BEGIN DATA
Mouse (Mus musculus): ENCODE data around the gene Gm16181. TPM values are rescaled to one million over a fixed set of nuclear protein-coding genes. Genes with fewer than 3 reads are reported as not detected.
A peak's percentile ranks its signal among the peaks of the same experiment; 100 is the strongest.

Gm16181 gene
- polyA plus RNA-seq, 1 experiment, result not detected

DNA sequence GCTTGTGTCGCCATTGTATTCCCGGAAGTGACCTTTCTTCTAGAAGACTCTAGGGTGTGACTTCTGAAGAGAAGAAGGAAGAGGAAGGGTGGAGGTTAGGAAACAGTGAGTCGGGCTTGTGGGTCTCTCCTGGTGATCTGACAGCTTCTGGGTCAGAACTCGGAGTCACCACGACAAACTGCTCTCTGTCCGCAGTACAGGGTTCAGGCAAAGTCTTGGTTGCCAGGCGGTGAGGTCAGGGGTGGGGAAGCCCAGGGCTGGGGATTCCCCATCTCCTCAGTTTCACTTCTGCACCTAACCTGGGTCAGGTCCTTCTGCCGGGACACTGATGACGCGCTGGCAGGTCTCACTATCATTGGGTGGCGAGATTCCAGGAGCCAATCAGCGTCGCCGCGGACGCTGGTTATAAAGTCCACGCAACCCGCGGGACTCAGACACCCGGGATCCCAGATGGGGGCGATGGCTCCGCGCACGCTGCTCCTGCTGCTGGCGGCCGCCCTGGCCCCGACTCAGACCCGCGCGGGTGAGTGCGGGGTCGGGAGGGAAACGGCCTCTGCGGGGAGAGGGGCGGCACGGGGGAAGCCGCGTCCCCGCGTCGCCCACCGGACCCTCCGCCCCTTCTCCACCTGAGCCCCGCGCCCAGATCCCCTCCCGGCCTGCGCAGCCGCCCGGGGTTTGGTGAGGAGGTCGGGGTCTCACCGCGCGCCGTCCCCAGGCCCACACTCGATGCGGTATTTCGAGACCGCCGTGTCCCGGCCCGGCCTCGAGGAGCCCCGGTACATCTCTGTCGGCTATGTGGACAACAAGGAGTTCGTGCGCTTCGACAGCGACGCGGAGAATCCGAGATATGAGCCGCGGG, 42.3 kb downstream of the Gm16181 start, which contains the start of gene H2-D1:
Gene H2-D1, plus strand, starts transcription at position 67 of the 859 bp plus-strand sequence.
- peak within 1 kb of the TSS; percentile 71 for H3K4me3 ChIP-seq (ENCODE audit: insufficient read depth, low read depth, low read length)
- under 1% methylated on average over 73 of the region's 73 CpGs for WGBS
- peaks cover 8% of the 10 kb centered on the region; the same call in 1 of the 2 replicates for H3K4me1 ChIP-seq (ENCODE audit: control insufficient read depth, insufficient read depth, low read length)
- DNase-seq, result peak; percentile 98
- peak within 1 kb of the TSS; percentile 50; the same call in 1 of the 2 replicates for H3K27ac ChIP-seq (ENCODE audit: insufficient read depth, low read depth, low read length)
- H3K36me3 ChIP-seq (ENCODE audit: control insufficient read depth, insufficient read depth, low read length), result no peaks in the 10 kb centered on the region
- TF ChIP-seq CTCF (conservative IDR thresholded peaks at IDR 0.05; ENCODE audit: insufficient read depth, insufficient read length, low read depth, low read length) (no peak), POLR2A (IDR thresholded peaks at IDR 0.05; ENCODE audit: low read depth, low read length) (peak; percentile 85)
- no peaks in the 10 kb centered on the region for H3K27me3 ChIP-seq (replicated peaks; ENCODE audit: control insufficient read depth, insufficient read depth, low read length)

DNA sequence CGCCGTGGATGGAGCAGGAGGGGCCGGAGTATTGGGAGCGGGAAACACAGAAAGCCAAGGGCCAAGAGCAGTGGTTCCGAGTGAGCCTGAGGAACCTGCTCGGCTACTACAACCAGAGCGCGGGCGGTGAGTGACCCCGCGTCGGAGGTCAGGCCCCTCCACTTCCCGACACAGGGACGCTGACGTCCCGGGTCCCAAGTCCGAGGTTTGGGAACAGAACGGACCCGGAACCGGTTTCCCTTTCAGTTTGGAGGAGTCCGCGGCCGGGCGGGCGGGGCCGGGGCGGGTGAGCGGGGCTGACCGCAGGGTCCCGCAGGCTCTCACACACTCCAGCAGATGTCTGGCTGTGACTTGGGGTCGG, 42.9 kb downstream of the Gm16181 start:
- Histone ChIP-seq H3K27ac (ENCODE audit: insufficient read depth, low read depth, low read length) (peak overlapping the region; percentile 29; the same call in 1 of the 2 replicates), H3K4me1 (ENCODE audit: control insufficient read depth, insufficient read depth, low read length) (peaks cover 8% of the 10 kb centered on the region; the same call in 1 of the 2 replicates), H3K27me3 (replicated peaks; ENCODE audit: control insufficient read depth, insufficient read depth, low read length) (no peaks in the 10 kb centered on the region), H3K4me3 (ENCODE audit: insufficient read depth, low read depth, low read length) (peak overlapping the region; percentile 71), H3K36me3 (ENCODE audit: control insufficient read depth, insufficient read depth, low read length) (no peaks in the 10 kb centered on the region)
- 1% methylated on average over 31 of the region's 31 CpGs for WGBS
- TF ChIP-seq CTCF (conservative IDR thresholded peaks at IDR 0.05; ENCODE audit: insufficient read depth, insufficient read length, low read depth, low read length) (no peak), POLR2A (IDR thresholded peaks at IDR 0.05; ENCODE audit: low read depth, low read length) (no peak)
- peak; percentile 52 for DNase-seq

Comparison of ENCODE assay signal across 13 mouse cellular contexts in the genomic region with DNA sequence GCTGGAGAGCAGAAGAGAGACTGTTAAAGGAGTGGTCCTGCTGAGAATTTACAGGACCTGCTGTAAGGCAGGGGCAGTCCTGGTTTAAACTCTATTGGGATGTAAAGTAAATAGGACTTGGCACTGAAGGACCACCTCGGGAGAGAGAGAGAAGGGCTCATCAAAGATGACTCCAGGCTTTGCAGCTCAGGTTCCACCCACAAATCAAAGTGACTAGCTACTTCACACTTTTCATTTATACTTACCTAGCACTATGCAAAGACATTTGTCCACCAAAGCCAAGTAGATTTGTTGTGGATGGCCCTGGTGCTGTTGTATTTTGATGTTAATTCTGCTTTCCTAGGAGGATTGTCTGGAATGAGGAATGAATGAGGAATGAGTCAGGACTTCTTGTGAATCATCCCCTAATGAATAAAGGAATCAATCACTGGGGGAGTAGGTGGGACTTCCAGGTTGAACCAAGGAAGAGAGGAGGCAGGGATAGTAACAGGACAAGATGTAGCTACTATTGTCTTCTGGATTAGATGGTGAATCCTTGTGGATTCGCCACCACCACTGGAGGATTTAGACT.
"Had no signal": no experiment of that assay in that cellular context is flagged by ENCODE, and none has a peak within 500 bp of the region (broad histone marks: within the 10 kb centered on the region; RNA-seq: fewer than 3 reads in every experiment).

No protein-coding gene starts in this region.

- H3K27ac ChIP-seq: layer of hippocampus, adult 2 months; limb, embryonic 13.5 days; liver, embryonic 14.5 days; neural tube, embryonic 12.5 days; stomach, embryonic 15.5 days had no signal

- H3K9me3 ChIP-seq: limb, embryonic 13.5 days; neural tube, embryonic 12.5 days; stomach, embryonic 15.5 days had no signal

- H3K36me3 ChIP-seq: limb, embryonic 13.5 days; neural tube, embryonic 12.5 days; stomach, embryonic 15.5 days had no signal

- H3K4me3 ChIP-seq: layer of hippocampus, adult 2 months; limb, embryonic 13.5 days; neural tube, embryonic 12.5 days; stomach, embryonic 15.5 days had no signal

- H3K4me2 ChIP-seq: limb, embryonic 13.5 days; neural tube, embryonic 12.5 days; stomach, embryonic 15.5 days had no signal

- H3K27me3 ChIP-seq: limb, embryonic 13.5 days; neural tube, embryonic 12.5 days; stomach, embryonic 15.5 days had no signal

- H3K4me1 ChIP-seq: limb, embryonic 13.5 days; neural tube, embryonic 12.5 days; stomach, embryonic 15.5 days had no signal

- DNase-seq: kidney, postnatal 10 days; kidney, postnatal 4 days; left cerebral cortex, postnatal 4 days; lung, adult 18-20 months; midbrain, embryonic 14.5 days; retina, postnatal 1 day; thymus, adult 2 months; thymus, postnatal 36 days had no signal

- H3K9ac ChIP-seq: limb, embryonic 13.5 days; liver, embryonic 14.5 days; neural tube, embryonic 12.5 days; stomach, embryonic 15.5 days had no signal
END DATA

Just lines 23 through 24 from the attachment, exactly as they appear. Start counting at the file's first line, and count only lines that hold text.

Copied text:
- H3K27ac ChIP-seq: layer of hippocampus, adult 2 months; limb, embryonic 13.5 days; liver, embryonic 14.5 days; neural tube, embryonic 12.5 days; stomach, embryonic 15.5 days had no signal

- H3K9me3 ChIP-seq: limb, embryonic 13.5 days; neural tube, embryonic 12.5 days; stomach, embryonic 15.5 days had no signal